Newspaper article The Florida Times Union

Wins Aren't Foreign Concept; Melting Pot of Nationalities Melds Wolfson, Englewood into Solid Soccer Teams

Newspaper article The Florida Times Union

Wins Aren't Foreign Concept; Melting Pot of Nationalities Melds Wolfson, Englewood into Solid Soccer Teams

Article excerpt

Byline: DAVID JOHNSON

The Wolfson boys soccer team isn't reluctant to use its advantages.

Playing against an out-of-area team, Wolfpack coach Todd Tinsley sent two of his star players out for the coin flip.

"We'd send Nedim and Nurdin [Hrustic] out, and they'd argue about the coin flip in Bosnian in front of the opposing players," Tinsley said. "When they go back over, you can see them pointing over at us. They aren't talking about soccer."

Call it fun or gamesmanship, but the truth is the Hrustic twins can speak English quite well. And they represent only one culture on a diverse team. This season, Tinsley has players from Bosnia, Albania, Mexico, Peru and Puerto Rico. They even have a few Americans.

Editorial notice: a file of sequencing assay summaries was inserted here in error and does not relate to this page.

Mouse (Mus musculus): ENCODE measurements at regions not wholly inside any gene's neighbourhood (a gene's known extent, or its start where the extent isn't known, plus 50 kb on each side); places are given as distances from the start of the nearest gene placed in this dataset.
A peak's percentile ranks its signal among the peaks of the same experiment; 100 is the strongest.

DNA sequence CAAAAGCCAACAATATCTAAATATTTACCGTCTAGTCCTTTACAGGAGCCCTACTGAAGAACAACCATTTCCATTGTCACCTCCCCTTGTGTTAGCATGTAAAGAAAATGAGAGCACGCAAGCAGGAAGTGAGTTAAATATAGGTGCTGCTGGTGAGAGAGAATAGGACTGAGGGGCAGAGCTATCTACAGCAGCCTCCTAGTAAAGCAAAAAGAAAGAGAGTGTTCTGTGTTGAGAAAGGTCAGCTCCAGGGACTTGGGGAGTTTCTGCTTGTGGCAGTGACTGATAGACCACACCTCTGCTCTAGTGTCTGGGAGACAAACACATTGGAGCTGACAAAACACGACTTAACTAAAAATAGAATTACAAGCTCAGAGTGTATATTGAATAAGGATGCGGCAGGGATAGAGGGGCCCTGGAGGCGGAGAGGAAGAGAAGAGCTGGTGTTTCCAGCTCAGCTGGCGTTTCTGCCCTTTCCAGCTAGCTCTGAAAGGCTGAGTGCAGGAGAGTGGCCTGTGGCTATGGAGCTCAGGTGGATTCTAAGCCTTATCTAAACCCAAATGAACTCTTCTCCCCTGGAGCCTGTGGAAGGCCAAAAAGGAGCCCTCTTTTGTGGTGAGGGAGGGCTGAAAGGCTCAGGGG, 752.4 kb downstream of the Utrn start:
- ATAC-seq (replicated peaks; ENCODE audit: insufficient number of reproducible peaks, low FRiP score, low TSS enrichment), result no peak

Last season, the Wolfpack brought all those cultures together in front of one net, making a surprise run to the Region 1-5A final after entering the district tournament as the fourth seed.

"It brings a lot of creativity, different styles of play," said Redian Omari, a senior midfielder from Albania, who along with the Hrustics earned all-state honors last season. "Some people like to play short ball, some people like to play long ball."

Tinsley said one challenge has been getting all those different styles to come together. Sometimes, the challenges go beyond soccer.

"Three years ago, we had an African and Indian who got in an argument over who would win in a fight of their jungle animals," Tinsley said.

Tinsley admits that success has been a big part of getting past such debates.

When a player shouts "linea, linea!" Tinsley said, the American players have learned that means their Spanish-speaking teammates are looking for a pass down the sideline.

But the field has also been a place for cultures coming together.

Nurdin said he's good friends with Sasa Muzdeka, a junior forward who is Serbian, but lived in Bosnia. …

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